Packing Supreme Court ‘a Historic Mistake’: Washington Post Editorial

Packing Supreme Court 'a Historic Mistake': Washington Post Editorial Packing Supreme Court 'a Historic Mistake': Washington Post Editorial

(Kevin Dietsch/Getty Images)

By Charles Kim | Wednesday, 15 December 2021 06:03 PM

In the wake of the U.S. Supreme Court hearing oral arguments in a Mississippi abortion case that could reverse the 1973 Roe v. Wade decision legalizing abortion nationally, and Democrats talking once again about adding liberal judges to the court, The Washington Post's Editorial Board warned Tuesday that changing the makeup of the court because of a ruling that one party or the other doesn't like would be ''a historic mistake.''

''Some Democrats believe the solution is to pack the court with Democratic nominees, expanding its size, while they still have congressional majorities,'' the Dec. 14 editorial said. ''This would be a historic mistake. It would sap the court's legitimacy for no long-term benefit; Republicans could re-pack the court the next time they controlled Congress and the White House.''

Democrats began conversations about possibly adding judges to the high court after then-President Donald Trump got three conservatives — Neil Gorsuch, Brett Kavanaugh and Amy Coney-Barrett — confirmed, giving the right a 6-3 majority for the first time in decades.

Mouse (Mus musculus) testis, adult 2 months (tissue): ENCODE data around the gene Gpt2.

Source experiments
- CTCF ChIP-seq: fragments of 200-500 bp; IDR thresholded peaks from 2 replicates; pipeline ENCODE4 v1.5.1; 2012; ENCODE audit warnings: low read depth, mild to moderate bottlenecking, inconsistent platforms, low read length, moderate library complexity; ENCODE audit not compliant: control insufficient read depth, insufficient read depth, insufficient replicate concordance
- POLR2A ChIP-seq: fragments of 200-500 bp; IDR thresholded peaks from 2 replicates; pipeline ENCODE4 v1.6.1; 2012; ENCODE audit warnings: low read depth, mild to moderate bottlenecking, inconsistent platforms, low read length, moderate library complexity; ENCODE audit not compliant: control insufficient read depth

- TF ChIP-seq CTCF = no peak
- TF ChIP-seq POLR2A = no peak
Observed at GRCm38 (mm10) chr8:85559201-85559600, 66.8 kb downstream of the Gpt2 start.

Abortion rights supporters are nervous that the court may reverse, significantly limit the period that a woman can get an abortion from its current 24-week threshold to between six and 15 weeks of pregnancy, or send the issue back for individual states to decide.

Several states have passed ''trigger'' laws that, if Roe were overturned or sent back to the states to decide, would immediately go into effect, and limit or ban the procedure.

The concerns over Roe being struck down by the new, conservative majority led President Joe Biden to commission a study on changing the court.

That commission released its report this month with several possible changes being discussed, but none was recommended over any others.

Among the possibilities in the report were using Congress to legislate around unpopular rulings and imposing term limits on Supreme Court justices.

''The Commission does not purport to offer a consensus history of the last decades of conflict over the Supreme Court, nor does it come to a conclusion about whether the Court has suffered a loss or crisis of legitimacy,'' the report said. ''Commissioners hold very different views on these matters.''

The Post editorial advised ''acting carefully'' on the issue.

''Congress should indeed consider whether to act — but carefully. A new report from a bipartisan presidential commission underscores that court reform could bolster judicial independence and the court's legitimacy,'' the editorial said. ''Or it could do the opposite.''

The newspaper's editorial stated that no one ruling should justify changing the court, and that this ''would invite criticism that the legislative branch was further politicizing the judicial one, upending the court because lawmakers dislike the policy outcomes that have resulted from justices' decisions.''

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